to Hungary’s public media as a propaganda organ, and says much of the private
media has been “subjugated or reduced to silence.”
“The methods may be subtle or brazen, but they are
always efficient. Thanks to political-economic manoeuvres and the purchase of
media companies by oligarchs close to Fidesz, the ruling party, it now controls
80 per cent of the country’s media landscape,” the organization writes.
In response to the report, Orbán posted a video to his
Facebook page on Wednesday where he visits a Budapest newsstand and purchases
copies of several independent newspapers and magazines. Orbán tells the
newsstand manager that “some organization belonging to uncle George
Soros” put Hungary on a list of enemies of press freedom.
passes resolution condemning Hungary’s anti-LGBT law
Lawmakers of the European Parliament met in Strasbourg on
Thursday and passed a resolution that “condemns in the strongest possible
terms” a Hungarian law passed in June that they view as an attack on the
rights of LGBTQ people.
The resolution passed with 459 yes votes, 147 no votes
and 58 abstentions. In its text, the EU legislature’s five largest groups
called for the repeal of the law and urged the European Commission to withhold
post-pandemic recovery funds to Hungary unless it agrees to desist in its
anti-LGBTQ agenda and implement anti-corruption measures.
The Parliament stressed that the law is not an isolated
incident, but “rather constitutes another intentional and premeditated example
of the gradual dismantling of fundamental rights in Hungary.” It added that
“state-sponsored LGBTIQ-phobia and disinformation campaigns have become
tools for political censorship” in Hungary.
In a debate on the law in Strasbourg on Wednesday, President
of the European Commission, Ursula von der Leyen, told the European Parliament
that the law was “a disgrace,” and said the commission would use its
full power to ensure that EU law is upheld.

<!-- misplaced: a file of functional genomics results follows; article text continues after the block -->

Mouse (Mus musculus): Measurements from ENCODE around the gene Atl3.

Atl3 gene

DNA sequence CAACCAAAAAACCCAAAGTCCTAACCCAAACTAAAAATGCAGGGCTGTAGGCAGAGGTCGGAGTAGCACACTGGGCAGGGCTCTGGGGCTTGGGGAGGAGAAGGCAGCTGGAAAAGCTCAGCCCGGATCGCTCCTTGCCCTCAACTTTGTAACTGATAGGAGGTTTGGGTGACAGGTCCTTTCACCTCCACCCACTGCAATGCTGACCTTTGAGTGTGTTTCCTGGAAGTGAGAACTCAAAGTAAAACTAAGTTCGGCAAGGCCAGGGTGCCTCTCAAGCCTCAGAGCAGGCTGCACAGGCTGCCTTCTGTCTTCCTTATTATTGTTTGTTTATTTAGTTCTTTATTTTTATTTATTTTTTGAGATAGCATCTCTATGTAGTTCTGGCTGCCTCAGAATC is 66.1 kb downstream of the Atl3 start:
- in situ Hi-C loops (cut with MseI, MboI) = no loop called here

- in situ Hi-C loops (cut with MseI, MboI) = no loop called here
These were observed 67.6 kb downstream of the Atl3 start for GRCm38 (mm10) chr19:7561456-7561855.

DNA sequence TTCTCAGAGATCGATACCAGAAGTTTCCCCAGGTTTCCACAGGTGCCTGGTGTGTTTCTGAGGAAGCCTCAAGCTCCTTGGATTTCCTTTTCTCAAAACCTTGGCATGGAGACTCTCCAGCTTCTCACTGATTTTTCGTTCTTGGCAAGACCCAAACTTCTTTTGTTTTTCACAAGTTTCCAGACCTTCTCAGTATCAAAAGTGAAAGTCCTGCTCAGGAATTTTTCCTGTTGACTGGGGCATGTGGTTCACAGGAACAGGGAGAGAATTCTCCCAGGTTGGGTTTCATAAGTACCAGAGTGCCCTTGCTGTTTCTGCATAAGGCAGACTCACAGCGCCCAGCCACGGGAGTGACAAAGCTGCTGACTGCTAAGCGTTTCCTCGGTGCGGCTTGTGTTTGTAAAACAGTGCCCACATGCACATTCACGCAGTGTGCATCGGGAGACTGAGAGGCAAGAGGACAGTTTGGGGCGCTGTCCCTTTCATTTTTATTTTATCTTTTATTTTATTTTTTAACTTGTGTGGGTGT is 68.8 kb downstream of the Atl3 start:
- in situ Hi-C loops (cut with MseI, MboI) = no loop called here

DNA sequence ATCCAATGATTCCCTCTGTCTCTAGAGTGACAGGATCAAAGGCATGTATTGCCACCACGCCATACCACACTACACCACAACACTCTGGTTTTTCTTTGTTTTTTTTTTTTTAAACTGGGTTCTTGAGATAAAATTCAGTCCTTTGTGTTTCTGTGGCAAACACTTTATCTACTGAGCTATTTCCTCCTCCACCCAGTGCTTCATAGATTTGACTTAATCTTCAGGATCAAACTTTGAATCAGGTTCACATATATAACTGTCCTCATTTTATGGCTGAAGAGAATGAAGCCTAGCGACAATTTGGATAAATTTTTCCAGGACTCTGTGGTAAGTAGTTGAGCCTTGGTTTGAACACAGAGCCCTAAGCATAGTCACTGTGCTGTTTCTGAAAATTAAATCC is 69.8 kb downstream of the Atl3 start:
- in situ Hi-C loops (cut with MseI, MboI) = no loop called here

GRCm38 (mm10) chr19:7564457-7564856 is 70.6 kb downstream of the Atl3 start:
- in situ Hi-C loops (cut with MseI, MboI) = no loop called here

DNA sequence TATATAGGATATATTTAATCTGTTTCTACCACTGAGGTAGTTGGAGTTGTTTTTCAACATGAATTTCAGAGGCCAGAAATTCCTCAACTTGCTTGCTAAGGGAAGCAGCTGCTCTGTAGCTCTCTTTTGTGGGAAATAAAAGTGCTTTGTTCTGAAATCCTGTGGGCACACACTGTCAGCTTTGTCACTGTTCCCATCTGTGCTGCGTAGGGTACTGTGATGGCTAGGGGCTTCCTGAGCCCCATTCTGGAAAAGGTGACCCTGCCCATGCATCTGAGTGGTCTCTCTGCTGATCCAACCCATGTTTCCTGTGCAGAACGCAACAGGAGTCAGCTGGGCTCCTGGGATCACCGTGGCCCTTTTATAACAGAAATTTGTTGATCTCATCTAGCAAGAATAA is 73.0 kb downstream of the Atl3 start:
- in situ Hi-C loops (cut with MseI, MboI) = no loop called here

law puts homosexuality and gender reassignment on par with pornography. This
legislation uses the protection of children … as an excuse to severely
discriminate against people because of their sexual orientation,” she
Prime Minister Viktor Orbán did not attend the debate in
Strasbourg, but offered his interpretation of the session during a trip to
Belgrade on Thursday. He claimed that the European Parliament and European
Commission “want us to allow LGBTQ organizations into kindergartens and
schools,” and that the debate “is about who decides how we will raise
“Brussels bureaucrats have no place here, and no matter
what they do, we are not going to allow LGBTQ activists near our children in
kindergartens and schools,” Orbán said.
Government to amend
decree requiring NGOs to disclose the names of donors
The decree also requires that names of individuals be
provided even in the case of donations from a company or other organization. If
a company makes a donation, for example, the names of each person who own at
least a 25 percent stake must be reported.
But on Saturday, Secretary of State Balázs Orbán wrote on
Facebook that the decree would soon be amended, and that donations
of under HUF 500,000 (€1,400) could remain anonymous.
“Meanwhile, the requirement of transparency will be
strengthened for larger sum donors,” he wrote.
The requirement to identify donors comes after the European Court of Justice ruled last year that Hungarian
legislation from 2017, which required NGOs that receive more than €20,000 in
foreign funding annually to register with the government and disclose their
foreign donors, violated European law.
That law was repealed this year, but another took its place
which requires NGOs with an annual budget of more than HUF 20 million (€56,000)
to be audited by the State Audit Office every two years.
Speaking at a press conference on Wednesday, the prime minister’s
chief of staff Gergely Gulyás confirmed that donations below HUF 500,000 could
“We made a mistake, I made a mistake,” he said of
the first version of the decree, acknowledging that it did not comply with EU
(*) — Justin Spike is an independent
journalist and fixer based in Budapest. He was the managing editor of the
Budapest Beacon, an independent, English-language news portal dedicated to
Hungarian politics and economy. He run InsightHungary in partnership with local
news website 444.hu. He have done fixing work for Financial Times, France24,
Aftenbladet, Heartland TV, and Princeton University. — !!444!!!
InsightHungary, is one of the few independent media
beyond the control of autocrat Viktor Orbán.